Windows NT at D0

Paper: 353
Session: G (talk)
Speaker: Fuess, Stuart, Fermilab, Batavia
Keywords: off-the-shelf products, commodity computing, PC operating systems, desktop computing

Windows NT at D0

Stuart Fuess
Fermi National Accelerator Laboratory
PO Box 500
Batavia, IL 60510 USA
D0 Experiment


D0 is currently in the process of replacing nearly 200 VAX
workstations in preparation for activities related to Run II
of the Fermilab Collider. Most of the VAX/VMS nodes provided
desktop environments for users. D0 is actively pursuing
the use of PCs running Windows NT as the principal new
desktop machine. This paper will discuss D0's usage of NT
and our experiences to date.

The D0 computing philosophy for the Run II era is one with
a flexible hierarchy of machines. We expect that bulk data
access and processing will take place on large central UNIX
platforms with access to Terabytes of disk and many Terabytes
of robotic storage. The next level in the hierarchy will be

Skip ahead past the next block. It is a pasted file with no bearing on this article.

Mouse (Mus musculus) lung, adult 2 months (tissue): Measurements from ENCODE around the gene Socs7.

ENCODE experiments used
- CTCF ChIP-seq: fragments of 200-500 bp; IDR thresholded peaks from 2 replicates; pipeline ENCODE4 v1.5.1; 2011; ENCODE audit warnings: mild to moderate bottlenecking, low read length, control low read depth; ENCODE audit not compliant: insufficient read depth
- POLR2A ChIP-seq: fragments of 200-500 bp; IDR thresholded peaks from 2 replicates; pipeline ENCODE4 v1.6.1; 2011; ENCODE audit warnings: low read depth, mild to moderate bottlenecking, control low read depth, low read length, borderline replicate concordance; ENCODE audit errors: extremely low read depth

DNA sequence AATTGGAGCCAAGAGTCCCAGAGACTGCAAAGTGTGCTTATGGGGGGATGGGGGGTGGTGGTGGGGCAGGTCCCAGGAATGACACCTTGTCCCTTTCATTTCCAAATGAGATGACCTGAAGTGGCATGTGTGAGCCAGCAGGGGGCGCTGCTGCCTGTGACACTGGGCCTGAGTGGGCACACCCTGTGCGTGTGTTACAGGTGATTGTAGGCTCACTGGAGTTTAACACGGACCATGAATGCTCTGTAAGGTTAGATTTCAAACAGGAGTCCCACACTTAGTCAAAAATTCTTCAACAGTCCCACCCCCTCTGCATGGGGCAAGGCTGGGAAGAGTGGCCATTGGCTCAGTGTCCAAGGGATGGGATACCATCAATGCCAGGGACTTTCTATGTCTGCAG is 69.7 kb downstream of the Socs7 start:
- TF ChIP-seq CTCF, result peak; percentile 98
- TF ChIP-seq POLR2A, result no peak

several workgroup servers, UNIX or possibly NT, with access to
reduced data sets by groups of users. Another level will be
occupied by UNIX workstations, active in code development and
dedicated small data set processing. The final level is the
desktop, which we expect to be populated principally with PCs
and X-terminals.The goals for the desktop are inexpensive access to all other
levels of computing, with additional easy access to common
desktop 'office' applications. It is anticipated that some
number of desktop machines will also be used for code
development and/or local analysis. D0 has chosen to pursue
Windows NT as the operating system for these nodes.
Additionally, X-terminal access to the NT applications is
provided by a server running the WinCenter product.

This paper will describe the the configuration of our current
system of approximately forty NT platforms, detailing the
hardware and software products in use. We will note
operational modes and experiences, with concentration on how
both scientific and technical users have adapted to the
environment. Finally, we will comment on the surprises we
encountered in the deployment of these systems.